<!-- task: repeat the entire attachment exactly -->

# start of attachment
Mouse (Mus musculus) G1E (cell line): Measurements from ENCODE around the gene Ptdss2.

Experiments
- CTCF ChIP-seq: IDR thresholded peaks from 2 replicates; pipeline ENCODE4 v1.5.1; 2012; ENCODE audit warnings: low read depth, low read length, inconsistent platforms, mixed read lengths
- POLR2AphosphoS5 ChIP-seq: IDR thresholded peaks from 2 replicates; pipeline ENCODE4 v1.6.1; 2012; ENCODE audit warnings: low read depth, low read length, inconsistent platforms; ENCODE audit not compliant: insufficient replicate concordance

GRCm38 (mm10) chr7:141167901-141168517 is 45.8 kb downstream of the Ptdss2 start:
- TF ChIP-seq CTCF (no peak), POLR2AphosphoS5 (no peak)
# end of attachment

Mouse (Mus musculus) G1E (cell line): Measurements from ENCODE around the gene Ptdss2.

Experiments
- CTCF ChIP-seq: IDR thresholded peaks from 2 replicates; pipeline ENCODE4 v1.5.1; 2012; ENCODE audit warnings: low read depth, low read length, inconsistent platforms, mixed read lengths
- POLR2AphosphoS5 ChIP-seq: IDR thresholded peaks from 2 replicates; pipeline ENCODE4 v1.6.1; 2012; ENCODE audit warnings: low read depth, low read length, inconsistent platforms; ENCODE audit not compliant: insufficient replicate concordance

GRCm38 (mm10) chr7:141167901-141168517 is 45.8 kb downstream of the Ptdss2 start:
- TF ChIP-seq CTCF (no peak), POLR2AphosphoS5 (no peak)